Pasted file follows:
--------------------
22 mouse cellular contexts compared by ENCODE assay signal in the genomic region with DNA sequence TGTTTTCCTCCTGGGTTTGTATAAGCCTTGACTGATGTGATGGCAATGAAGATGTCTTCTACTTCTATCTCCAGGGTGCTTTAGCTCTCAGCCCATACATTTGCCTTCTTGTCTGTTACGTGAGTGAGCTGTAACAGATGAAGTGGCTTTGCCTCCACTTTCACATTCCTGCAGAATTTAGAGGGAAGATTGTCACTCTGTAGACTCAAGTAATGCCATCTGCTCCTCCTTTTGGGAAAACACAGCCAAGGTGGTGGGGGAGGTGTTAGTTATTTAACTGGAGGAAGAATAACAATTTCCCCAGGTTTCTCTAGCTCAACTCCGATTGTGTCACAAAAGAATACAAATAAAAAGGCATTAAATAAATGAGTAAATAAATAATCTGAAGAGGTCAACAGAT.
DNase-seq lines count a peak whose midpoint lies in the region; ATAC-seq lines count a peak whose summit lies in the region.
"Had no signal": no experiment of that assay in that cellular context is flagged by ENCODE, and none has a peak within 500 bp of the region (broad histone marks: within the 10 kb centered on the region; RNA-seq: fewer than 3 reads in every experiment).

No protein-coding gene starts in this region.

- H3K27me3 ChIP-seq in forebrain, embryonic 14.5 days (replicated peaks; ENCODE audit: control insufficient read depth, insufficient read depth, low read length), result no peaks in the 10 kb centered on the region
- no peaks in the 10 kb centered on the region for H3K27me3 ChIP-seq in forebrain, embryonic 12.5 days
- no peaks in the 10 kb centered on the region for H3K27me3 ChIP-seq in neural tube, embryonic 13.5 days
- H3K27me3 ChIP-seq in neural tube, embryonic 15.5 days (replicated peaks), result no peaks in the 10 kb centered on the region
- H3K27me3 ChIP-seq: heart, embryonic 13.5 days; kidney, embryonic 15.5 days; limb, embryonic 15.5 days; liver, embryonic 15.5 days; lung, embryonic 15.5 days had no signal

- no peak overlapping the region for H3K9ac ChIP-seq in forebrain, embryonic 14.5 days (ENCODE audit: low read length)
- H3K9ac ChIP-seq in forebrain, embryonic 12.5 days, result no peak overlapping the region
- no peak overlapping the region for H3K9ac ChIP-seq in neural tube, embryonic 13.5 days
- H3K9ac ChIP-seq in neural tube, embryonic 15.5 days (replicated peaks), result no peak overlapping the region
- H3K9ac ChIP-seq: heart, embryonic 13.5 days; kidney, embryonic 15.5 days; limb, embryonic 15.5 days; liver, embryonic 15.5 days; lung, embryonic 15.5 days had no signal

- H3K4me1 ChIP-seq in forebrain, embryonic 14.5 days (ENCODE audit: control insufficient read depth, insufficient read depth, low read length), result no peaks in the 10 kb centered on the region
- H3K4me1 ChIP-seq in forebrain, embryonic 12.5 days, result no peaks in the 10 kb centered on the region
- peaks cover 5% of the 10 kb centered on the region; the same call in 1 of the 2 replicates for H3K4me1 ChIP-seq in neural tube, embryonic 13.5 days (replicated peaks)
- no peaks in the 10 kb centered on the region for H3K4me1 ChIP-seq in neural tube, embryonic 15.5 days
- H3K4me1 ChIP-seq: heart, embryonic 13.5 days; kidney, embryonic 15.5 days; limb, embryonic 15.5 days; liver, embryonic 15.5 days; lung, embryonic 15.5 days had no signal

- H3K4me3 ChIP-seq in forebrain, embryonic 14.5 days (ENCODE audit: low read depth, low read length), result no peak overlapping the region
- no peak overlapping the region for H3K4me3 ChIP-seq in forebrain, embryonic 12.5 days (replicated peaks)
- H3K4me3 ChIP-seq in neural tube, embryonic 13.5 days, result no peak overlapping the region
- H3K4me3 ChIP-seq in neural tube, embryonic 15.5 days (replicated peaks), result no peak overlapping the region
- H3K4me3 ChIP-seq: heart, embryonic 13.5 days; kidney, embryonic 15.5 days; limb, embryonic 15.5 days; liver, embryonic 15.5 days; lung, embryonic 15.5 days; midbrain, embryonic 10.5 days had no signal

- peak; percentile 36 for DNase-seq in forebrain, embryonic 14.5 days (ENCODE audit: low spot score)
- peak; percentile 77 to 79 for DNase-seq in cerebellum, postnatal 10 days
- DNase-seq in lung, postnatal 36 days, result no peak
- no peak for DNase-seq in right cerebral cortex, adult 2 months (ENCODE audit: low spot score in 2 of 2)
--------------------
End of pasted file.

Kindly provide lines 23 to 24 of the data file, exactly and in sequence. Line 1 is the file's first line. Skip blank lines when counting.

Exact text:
- H3K4me3 ChIP-seq in neural tube, embryonic 15.5 days (replicated peaks), result no peak overlapping the region
- H3K4me3 ChIP-seq: heart, embryonic 13.5 days; kidney, embryonic 15.5 days; limb, embryonic 15.5 days; liver, embryonic 15.5 days; lung, embryonic 15.5 days; midbrain, embryonic 10.5 days had no signal